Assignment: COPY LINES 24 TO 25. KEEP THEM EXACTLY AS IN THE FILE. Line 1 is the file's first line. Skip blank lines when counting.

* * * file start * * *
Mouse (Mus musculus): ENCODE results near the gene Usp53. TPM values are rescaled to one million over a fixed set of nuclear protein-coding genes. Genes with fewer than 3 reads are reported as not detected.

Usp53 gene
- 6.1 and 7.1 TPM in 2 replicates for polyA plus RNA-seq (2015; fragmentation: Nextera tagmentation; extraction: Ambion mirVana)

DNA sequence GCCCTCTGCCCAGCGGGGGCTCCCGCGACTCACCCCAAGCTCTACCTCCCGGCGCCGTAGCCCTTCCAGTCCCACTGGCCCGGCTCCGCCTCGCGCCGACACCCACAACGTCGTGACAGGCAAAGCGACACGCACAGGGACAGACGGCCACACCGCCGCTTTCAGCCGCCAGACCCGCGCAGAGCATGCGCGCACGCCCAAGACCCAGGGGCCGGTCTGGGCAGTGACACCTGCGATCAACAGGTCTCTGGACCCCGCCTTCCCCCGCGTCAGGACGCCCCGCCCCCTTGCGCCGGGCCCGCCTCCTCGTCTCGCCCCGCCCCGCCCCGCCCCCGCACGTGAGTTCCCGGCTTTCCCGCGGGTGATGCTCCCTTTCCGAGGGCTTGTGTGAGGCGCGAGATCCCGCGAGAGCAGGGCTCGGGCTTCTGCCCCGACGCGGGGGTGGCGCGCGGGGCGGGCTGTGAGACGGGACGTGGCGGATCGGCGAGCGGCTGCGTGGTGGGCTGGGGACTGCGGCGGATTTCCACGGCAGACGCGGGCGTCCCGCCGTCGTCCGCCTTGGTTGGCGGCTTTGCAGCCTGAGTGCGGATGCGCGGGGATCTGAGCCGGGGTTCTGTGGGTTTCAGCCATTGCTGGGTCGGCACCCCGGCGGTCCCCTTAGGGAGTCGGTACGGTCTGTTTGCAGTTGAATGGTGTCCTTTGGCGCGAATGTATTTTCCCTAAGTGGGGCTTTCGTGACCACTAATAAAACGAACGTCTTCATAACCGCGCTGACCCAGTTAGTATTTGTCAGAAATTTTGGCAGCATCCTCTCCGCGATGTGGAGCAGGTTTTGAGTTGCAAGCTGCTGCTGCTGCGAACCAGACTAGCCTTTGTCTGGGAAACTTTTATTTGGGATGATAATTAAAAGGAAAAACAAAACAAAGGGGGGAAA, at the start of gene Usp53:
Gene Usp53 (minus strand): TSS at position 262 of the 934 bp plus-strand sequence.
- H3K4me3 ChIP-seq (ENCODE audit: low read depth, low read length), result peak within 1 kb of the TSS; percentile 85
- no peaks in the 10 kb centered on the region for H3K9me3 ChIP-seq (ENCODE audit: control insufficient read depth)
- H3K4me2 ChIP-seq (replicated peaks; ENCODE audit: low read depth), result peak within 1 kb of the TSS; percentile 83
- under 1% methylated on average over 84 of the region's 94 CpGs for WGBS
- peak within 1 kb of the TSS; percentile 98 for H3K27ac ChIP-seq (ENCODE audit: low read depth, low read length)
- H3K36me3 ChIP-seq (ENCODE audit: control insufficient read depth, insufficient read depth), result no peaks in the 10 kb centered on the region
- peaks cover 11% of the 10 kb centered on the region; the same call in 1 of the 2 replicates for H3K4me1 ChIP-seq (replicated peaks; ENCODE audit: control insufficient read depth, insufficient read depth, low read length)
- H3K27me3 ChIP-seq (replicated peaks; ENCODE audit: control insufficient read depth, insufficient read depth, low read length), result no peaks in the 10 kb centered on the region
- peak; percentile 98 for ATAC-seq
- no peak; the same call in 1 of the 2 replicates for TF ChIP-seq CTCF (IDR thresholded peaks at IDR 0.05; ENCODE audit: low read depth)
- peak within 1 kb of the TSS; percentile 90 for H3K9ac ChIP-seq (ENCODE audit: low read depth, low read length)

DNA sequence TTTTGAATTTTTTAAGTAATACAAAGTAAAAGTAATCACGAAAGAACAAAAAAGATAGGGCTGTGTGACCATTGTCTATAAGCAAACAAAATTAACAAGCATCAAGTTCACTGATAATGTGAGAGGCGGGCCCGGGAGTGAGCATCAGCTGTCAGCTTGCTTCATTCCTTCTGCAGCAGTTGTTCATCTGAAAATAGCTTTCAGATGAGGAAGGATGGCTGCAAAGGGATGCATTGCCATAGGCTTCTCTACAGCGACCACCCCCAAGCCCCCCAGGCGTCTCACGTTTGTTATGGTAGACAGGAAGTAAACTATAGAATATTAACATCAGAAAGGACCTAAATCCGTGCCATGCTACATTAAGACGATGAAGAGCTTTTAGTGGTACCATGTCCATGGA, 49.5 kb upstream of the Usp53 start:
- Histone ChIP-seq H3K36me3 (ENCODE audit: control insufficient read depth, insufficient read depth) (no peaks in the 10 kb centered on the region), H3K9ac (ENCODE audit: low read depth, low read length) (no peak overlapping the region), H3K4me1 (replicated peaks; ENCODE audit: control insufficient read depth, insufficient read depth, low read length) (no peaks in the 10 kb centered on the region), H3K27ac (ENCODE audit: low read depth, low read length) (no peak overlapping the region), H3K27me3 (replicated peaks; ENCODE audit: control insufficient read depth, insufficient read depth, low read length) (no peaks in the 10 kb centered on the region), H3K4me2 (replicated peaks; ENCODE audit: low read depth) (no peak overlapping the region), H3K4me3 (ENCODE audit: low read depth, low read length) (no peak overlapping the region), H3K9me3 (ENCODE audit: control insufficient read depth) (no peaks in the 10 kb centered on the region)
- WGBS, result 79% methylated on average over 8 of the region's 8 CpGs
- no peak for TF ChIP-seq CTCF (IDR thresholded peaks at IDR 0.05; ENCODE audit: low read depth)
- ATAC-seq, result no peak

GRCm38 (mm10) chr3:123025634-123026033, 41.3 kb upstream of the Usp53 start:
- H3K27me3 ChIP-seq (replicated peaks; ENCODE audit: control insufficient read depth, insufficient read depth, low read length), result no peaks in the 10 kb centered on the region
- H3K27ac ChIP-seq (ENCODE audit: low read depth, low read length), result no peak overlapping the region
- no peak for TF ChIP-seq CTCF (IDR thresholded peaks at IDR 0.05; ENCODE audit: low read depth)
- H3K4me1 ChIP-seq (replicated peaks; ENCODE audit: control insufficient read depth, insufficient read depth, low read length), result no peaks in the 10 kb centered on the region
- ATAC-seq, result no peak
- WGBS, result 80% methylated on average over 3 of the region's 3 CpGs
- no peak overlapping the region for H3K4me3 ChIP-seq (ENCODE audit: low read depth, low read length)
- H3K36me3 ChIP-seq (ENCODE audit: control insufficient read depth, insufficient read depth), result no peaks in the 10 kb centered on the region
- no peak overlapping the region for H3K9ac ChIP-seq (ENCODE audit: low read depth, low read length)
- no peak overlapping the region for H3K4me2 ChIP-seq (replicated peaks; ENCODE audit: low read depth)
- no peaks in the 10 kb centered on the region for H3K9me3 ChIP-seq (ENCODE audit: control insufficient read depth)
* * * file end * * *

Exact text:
- H3K27ac ChIP-seq (ENCODE audit: low read depth, low read length), result no peak overlapping the region
- no peak for TF ChIP-seq CTCF (IDR thresholded peaks at IDR 0.05; ENCODE audit: low read depth)